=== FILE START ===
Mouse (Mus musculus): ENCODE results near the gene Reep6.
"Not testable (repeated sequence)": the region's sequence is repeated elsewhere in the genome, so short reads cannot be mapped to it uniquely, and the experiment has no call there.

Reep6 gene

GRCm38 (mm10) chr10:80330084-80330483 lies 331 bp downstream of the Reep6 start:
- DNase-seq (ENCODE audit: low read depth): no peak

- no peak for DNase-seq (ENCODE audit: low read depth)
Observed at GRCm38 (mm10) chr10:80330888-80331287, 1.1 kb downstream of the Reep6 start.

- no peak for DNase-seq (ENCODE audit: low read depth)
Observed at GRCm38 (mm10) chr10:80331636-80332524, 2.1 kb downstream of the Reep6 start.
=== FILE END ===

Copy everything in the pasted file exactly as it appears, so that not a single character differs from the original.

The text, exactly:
Mouse (Mus musculus): ENCODE results near the gene Reep6.
"Not testable (repeated sequence)": the region's sequence is repeated elsewhere in the genome, so short reads cannot be mapped to it uniquely, and the experiment has no call there.

Reep6 gene

GRCm38 (mm10) chr10:80330084-80330483 lies 331 bp downstream of the Reep6 start:
- DNase-seq (ENCODE audit: low read depth): no peak

- no peak for DNase-seq (ENCODE audit: low read depth)
Observed at GRCm38 (mm10) chr10:80330888-80331287, 1.1 kb downstream of the Reep6 start.

- no peak for DNase-seq (ENCODE audit: low read depth)
Observed at GRCm38 (mm10) chr10:80331636-80332524, 2.1 kb downstream of the Reep6 start.